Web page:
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Tuesday October 4th

For lettermen, football means brotherhood

	<p>Former <span class="caps">UNC</span> football player Don McCauley (left) stands with Charlie “Choo Choo” Justice in the early 1970s.  Photo courtesy of Wilson Library.</p>
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Former UNC football player Don McCauley (left) stands with Charlie “Choo Choo” Justice in the early 1970s. Photo courtesy of Wilson Library.

In a small lounge on the south concourse of Kenan Stadium, perfectly framed team pictures clad a dark wood paneled room to represent the tradition of UNC football.

In these photos are a century’s worth of UNC football players, and at halftime on game days, the lounge floods with Carolina Football Lettermen, who gather to share memories and reminisce over a hot dog.

“What I love about it is you know it is a brotherhood,” said Don McCauley, a former tailback from the late 1960s and early ’70s who went on to play 11 years in the NFL.

“We all represented and wore that uniform that makes you so proud.”

The Carolina Football Lettermen’s Association was created in the late 1980s under former head coach Mack Brown, who wished to unify the many eras of Tar Heel football.

Today, McCauley said there are about 1,200 lettermen that represent that tradition, but it’s about more than former players getting together at a game.

McCauley, who also serves as head of football projects and lettermen relations for the Ram’s Club, said meeting at the Charlie Justice Football lettermen’s lounge during halftime is just one aspect of keeping the brotherhood together.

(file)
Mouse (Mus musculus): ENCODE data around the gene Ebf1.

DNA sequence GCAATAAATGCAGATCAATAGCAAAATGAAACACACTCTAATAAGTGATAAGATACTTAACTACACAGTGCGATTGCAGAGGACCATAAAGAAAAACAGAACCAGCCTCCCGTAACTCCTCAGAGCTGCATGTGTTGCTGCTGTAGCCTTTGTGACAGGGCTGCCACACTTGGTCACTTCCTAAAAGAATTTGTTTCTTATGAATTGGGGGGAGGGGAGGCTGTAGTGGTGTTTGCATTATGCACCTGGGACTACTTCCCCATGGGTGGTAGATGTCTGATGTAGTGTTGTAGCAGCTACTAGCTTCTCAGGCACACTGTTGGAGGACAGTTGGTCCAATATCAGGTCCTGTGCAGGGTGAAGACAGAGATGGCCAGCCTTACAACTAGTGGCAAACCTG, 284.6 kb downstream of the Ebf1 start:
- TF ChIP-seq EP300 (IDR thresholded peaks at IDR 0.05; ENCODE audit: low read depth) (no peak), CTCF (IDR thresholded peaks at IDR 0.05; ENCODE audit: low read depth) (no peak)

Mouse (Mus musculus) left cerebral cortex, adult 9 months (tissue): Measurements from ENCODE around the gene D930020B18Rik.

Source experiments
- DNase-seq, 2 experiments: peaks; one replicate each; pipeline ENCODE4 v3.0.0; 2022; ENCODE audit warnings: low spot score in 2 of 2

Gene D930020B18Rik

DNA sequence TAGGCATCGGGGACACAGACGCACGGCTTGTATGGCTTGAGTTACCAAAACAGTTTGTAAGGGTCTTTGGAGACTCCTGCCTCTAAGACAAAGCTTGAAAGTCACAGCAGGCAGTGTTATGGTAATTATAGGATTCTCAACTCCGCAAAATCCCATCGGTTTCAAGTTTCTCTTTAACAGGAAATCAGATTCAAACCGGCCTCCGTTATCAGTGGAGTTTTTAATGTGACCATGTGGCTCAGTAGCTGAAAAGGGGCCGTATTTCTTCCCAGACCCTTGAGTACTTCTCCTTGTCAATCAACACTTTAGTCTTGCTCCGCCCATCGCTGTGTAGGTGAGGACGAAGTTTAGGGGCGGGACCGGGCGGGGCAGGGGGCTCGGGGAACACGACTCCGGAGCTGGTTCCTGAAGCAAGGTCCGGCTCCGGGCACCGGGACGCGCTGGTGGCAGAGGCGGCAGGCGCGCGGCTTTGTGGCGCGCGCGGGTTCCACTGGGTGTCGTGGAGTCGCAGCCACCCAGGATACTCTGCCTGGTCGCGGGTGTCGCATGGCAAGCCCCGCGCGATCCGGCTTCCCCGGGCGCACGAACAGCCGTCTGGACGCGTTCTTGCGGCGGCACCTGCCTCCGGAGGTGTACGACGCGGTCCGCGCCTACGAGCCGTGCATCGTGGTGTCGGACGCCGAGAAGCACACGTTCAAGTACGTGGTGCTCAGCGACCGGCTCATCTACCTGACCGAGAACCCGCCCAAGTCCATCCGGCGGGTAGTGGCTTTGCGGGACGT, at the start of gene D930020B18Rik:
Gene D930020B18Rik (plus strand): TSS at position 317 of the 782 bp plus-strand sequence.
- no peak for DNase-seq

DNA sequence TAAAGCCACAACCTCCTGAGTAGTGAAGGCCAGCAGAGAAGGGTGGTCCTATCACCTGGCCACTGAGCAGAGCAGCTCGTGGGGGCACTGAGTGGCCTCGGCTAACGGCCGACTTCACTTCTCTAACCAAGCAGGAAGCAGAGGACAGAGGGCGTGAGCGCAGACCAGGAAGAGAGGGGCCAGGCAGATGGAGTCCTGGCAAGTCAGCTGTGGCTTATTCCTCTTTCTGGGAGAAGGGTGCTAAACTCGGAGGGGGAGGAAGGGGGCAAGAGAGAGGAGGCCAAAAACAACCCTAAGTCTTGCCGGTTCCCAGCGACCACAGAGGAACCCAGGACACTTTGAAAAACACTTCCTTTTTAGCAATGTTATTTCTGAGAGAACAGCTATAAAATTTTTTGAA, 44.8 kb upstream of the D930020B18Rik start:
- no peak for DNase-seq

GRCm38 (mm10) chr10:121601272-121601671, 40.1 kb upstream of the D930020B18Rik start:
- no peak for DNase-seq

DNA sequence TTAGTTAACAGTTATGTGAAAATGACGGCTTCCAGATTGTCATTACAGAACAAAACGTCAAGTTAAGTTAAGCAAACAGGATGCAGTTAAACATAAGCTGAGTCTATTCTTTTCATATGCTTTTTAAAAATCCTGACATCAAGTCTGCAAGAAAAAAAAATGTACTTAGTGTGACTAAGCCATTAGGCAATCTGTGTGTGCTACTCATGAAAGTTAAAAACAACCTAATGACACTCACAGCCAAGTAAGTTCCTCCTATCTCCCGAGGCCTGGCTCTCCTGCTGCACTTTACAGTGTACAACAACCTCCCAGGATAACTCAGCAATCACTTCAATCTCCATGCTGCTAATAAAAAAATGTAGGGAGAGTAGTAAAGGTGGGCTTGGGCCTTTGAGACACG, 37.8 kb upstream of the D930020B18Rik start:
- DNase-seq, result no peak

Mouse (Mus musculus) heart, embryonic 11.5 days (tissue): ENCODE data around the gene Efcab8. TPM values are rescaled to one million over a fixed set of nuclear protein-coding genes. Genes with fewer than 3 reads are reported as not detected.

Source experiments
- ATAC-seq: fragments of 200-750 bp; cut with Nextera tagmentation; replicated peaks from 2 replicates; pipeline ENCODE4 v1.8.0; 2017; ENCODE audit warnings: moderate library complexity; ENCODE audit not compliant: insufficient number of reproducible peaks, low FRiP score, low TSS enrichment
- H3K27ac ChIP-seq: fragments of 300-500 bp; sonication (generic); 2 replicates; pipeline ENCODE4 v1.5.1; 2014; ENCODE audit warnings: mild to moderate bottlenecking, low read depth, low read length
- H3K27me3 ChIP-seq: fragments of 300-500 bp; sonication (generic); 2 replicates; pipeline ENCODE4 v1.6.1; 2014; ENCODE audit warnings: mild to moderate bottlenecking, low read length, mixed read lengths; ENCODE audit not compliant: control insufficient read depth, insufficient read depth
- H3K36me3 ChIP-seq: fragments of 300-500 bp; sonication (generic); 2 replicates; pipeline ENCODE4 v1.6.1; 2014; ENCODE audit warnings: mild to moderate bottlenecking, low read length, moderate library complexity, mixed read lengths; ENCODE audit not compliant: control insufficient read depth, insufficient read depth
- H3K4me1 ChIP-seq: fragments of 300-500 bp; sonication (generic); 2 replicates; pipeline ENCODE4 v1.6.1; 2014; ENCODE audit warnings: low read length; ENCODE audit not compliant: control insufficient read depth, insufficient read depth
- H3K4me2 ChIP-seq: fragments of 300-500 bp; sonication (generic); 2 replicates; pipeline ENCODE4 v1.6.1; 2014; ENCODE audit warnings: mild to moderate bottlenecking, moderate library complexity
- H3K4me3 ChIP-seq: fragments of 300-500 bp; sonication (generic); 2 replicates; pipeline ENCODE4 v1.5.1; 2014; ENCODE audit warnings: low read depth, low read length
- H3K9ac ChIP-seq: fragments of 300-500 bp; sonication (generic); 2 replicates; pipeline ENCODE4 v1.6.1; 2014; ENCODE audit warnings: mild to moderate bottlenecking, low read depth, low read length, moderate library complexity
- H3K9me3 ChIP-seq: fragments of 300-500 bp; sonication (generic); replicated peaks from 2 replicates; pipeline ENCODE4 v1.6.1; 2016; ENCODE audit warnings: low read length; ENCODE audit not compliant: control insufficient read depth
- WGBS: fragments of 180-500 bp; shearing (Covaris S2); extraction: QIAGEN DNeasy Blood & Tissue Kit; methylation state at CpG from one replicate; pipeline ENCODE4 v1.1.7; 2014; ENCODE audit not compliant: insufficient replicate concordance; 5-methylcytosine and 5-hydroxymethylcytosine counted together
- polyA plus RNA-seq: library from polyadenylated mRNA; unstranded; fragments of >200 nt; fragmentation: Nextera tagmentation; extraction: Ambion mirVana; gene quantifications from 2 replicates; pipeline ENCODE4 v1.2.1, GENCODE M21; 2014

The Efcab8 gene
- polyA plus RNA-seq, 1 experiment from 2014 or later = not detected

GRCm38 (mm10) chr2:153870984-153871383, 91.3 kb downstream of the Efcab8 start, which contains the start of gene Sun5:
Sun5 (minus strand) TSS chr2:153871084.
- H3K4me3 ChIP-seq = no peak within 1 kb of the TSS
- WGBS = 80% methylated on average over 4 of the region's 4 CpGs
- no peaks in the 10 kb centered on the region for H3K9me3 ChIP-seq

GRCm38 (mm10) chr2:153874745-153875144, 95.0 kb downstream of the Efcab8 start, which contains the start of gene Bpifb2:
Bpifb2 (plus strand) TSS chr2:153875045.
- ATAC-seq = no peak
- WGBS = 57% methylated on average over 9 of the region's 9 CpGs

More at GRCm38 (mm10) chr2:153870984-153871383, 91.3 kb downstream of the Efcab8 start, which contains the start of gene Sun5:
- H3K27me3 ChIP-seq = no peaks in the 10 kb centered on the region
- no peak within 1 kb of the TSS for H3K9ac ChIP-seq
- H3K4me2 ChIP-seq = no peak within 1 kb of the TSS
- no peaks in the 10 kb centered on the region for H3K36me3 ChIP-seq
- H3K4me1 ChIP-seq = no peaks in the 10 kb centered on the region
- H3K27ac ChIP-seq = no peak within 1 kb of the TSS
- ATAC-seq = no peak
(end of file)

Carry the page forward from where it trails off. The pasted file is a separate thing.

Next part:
“Whether you were first team All-American or third team tackle, it makes no difference — this group is in this together.”

Mel Lewis, who was a trainer when he was a student with the team from 1965 to 1969, now manages the nicknamed “Choo Choo” lounge, and knows what it takes to become a letterman.

“You’ve got to earn it,” he said about the coveted lettermen’s jacket. “It’d be like a girl buying a tiara for winning a beauty contest — no, you have to earn it.”

Lewis said that the head coach typically decides who letters on a team each year, but usually it corresponds to playing time and impact.

One change that Lewis and McCauley have made is working to bond all former players, even if they didn’t letter.

“There’s always been rules and standards, it used to drive me nuts,” McCauley said. “Saturday is when you get all the glory and have all the fun, but there are players who work during the week and just don’t get to suit up for home games.”

“To me, why isn’t that person a letterman?”

Another development is that current head coach Larry Fedora is working with lettermen to help increase stability by growing the association.

“We look at Coach Fedora as giving that (stability),” McCauley said.

Bill Balaban, a former UNC running back from around McCauley’s time, and now a lawyer, said that being a letterman also means a lot to those who would never go to the NFL.

“It’s very important that (we) stay committed to show these young men that sports are important and a great discipline, but it’s not the end of the world if you don’t go into the NFL,” he said.

And during halftime, as they walk into the lounge those players can hear the cheers of the past students they once played for.

“The last time these guys put on a football helmet was their senior year at Carolina,” Lewis said. “But football meant a lot to them.”

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